Things I really enjoyed about the course were the variety of topics – I’d never imagined doing stuff on law or economics and finding it fun! It also gives you skills that can be readily applied – I’ve had to do SEA for real in my current job. The unending kindness shown to students by Morag is legendary and all the teaching staff were very approachable and supportive. My fellow students in both years were also great – interesting, diverse and fun.
Scariest bits were going into lectures with bunches of senior undergraduates young enough to be my kids and writing my first essay in over 25 years. But … I found I could do it and there were other times when my previous work experience was a real help.
So, if you too are going through a mini mid-life crisis and seeking a stimulating new direction this could well be the course for you … I hope you enjoy it as much as I did.
I had previously worked in Facilities Management with Jones Lang LaSalle, India and received extensive technical training in maintenance and engineering by the company. I wanted to gain technical knowledge in the environmental sector and was very interested in the subject. Studying oversees is an extremely expensive affair and it is necessary to choose the right institute and country.
After almost a year of research, I short listed University of Strathclyde, Manchester University and Lancaster University and received admission in all three Universities. The obvious choice being University of Strathclyde because of the wide variety of electives, environmental sectors covered and the years of experience in the course. I personally prefer staying in cold countries so Glasgow was a very good choice, though could do with less rain.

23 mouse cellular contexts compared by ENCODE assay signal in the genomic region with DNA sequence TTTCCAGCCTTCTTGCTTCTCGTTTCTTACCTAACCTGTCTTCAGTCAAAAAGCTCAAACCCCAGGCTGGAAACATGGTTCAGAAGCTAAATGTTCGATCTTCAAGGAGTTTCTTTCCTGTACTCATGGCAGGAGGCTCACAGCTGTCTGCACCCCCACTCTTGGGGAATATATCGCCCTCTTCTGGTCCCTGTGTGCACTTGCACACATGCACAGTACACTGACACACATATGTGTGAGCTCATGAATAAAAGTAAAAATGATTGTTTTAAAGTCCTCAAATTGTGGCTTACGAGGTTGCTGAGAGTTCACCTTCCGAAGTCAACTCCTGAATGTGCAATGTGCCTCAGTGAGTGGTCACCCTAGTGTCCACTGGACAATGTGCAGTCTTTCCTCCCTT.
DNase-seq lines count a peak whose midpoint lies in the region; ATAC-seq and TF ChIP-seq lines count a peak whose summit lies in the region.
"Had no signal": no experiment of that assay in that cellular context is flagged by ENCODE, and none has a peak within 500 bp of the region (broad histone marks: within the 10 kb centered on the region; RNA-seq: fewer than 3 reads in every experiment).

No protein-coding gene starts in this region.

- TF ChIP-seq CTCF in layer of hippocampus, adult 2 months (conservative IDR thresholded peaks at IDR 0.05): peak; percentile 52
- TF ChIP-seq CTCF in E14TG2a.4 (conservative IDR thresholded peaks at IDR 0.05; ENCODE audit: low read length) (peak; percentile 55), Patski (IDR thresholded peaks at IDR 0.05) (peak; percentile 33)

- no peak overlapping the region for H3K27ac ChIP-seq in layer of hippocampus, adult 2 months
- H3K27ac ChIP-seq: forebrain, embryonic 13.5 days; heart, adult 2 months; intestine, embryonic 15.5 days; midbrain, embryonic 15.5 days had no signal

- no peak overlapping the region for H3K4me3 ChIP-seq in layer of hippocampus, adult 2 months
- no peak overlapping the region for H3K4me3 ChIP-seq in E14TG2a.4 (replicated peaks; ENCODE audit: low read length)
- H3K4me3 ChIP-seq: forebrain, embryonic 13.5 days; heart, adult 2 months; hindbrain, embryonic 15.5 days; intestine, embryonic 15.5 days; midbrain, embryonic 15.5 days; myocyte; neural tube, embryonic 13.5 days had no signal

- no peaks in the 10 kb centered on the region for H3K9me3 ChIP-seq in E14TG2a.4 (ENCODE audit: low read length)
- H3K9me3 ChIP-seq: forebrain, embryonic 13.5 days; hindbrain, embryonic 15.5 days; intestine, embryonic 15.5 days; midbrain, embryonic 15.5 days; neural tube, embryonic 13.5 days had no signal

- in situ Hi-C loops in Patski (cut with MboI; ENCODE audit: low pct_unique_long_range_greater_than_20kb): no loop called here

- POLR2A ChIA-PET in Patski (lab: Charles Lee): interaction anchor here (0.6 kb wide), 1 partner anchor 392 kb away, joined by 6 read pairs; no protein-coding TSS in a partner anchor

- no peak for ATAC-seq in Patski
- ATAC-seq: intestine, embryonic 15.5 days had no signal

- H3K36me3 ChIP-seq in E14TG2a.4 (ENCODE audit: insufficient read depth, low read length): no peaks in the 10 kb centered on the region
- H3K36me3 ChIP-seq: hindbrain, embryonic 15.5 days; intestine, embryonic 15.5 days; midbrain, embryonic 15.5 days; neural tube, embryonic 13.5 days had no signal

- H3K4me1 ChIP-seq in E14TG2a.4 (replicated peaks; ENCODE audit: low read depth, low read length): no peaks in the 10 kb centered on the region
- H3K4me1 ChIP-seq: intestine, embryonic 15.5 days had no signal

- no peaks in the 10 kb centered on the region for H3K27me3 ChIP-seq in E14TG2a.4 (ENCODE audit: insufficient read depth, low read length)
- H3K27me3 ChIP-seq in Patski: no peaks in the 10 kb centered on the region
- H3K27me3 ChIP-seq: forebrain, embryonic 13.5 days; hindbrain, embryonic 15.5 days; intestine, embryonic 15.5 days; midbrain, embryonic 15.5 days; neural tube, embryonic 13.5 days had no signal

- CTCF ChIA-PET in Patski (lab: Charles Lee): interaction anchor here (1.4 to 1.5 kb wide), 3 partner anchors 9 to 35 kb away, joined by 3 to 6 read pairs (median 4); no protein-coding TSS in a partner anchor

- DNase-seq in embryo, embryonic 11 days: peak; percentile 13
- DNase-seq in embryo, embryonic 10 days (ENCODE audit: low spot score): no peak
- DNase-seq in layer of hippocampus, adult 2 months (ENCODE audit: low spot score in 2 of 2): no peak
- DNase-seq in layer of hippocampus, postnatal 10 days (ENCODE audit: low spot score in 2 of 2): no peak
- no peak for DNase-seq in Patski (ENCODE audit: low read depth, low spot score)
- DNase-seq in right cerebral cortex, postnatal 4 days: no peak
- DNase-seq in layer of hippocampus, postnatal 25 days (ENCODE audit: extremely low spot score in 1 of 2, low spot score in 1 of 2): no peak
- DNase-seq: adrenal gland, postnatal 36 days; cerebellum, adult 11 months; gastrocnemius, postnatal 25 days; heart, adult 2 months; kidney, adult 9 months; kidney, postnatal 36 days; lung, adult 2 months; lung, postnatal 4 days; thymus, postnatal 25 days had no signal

The course is very well structured and students have the flexibility of choosing electives that they are interested in. The course is also tailored according to the job market and there are a lot of jobs available in the sector with almost 50 plus environmental companies based within Glasgow City.
The DLCS/Civil Engineering Department staff is extremely helpful and has extensive experience in the environmental sector. My special thanks to Peter Booth and Elsa João for providing me guidance throughout the course. The course also provides ample opportunity for students to get work placements and industrial experience. I was able to secure a summer internship with the Glasgow City Council through the Business Enterprise Partnership. My internship at the council involved sustainability mapping of new infrastructure and civil engineering projects across the City of Glasgow.